DUFFY TRIAL: Former PMO lawyer bucks Harper on Senate residency rules

During his first day of testimony the Crown took Perrin through early PMO discussions around Duffy's contentious Senate expenses.

Benjamin Perrin, former legal adviser to Harper. CP photo
Benjamin Perrin, former legal adviser to Prime Minister Stephen Harper, arrives amid a national media crush to testify at the Mike Duffy trial in Ottawa Thursday. (Canadian Press photo)

A UBC law professor who was the former lawyer for the Prime Minister's Office says he was taken aback when Stephen Harper insisted that owning $4,000 worth of property in a province was enough to qualify a person to represent it in the Senate.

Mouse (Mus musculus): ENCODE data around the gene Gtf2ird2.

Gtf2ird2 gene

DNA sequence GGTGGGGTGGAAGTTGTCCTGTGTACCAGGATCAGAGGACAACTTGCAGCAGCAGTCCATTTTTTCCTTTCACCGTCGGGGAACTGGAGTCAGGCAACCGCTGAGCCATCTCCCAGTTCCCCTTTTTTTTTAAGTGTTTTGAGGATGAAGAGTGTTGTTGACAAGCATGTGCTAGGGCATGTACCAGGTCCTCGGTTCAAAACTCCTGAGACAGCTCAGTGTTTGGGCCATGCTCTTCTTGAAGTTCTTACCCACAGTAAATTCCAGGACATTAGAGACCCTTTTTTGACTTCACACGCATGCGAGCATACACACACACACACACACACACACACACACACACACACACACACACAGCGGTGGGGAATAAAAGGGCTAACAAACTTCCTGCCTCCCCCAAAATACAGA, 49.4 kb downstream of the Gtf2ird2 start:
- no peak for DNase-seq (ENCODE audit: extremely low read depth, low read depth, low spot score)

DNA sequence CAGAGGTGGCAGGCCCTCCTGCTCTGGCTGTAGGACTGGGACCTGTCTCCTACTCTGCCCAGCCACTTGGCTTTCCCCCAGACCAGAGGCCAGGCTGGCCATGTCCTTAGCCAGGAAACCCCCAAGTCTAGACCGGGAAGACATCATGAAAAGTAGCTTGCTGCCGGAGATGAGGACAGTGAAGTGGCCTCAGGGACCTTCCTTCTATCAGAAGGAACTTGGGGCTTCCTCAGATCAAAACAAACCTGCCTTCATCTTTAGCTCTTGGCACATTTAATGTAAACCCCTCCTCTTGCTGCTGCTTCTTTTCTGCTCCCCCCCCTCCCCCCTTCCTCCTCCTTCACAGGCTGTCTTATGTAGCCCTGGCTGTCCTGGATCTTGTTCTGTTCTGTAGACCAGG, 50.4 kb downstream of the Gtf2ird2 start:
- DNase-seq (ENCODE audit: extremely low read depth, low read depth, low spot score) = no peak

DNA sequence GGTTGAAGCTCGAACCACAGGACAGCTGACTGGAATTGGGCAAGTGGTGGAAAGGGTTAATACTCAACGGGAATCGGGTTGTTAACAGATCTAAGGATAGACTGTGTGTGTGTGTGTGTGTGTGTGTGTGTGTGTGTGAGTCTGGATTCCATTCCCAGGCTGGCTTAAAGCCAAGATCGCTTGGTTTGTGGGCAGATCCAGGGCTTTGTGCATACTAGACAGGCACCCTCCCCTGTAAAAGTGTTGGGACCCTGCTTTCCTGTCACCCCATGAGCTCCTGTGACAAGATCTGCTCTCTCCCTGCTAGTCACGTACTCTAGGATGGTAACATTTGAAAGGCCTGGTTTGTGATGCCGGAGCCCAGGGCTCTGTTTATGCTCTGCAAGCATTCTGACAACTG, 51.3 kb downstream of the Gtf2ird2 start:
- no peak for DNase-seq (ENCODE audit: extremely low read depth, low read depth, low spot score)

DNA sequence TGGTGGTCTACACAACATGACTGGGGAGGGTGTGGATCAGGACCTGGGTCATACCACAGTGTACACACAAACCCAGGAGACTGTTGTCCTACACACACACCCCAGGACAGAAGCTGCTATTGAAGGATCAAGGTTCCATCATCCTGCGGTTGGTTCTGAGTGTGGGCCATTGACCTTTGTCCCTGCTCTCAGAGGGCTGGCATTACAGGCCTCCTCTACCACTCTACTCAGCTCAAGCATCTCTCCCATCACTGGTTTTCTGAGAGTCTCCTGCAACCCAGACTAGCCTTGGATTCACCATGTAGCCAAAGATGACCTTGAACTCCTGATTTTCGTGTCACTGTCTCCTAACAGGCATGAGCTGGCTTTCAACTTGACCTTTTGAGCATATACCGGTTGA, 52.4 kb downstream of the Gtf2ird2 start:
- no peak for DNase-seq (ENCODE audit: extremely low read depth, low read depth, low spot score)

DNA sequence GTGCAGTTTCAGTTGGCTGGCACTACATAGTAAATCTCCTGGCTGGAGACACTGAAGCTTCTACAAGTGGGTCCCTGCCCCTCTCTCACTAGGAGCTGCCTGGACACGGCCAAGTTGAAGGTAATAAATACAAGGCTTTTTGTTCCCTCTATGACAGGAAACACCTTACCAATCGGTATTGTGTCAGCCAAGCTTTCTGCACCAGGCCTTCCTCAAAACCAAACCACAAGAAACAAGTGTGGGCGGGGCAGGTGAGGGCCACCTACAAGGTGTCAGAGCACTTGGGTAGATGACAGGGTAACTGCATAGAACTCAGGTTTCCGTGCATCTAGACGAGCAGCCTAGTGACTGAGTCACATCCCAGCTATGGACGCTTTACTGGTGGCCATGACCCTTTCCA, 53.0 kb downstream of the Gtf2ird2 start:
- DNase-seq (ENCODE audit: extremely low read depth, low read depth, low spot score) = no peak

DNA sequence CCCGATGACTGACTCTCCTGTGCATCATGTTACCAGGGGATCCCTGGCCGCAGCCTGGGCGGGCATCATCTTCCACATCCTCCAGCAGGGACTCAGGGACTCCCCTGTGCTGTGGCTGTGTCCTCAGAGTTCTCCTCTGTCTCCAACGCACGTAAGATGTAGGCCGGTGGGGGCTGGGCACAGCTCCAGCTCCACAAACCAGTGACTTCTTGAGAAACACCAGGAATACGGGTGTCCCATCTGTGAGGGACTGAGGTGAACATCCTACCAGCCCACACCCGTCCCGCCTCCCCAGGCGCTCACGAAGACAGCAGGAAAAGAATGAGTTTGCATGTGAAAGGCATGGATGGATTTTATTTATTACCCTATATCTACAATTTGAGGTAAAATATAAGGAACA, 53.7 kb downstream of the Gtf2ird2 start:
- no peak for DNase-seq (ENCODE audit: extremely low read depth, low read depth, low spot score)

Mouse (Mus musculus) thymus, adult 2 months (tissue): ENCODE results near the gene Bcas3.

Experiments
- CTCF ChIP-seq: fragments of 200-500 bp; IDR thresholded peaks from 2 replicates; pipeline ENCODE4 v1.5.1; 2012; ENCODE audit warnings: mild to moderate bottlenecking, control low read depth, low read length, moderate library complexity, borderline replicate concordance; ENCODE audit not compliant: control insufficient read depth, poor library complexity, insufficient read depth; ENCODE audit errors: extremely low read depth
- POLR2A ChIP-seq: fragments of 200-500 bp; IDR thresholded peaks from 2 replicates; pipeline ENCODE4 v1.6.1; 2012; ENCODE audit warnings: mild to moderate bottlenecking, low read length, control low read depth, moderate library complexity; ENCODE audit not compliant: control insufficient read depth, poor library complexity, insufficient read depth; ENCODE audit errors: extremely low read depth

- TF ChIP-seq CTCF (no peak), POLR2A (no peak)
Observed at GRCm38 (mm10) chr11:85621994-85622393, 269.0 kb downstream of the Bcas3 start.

Benjamin Perrin began his testimony Thursday at Mike Duffy's fraud, breach of trust and bribery trial, where the Crown took him through early PMO discussions around Duffy's contentious Senate expenses.

The entire Duffy controversy was sparked in late 2012 when reporters and legal experts began questioning both Duffy's housing allowance claims, and his eligibility to sit in the Senate for Prince Edward Island. He had lived and worked in Ottawa for decades before Harper made him a senator.

Perrin says he was asked to study the question of a person's qualifications for representing a province in the Senate.

He said the PMO was interested in protecting Conservative senators from such questions. 

Read the full story here.

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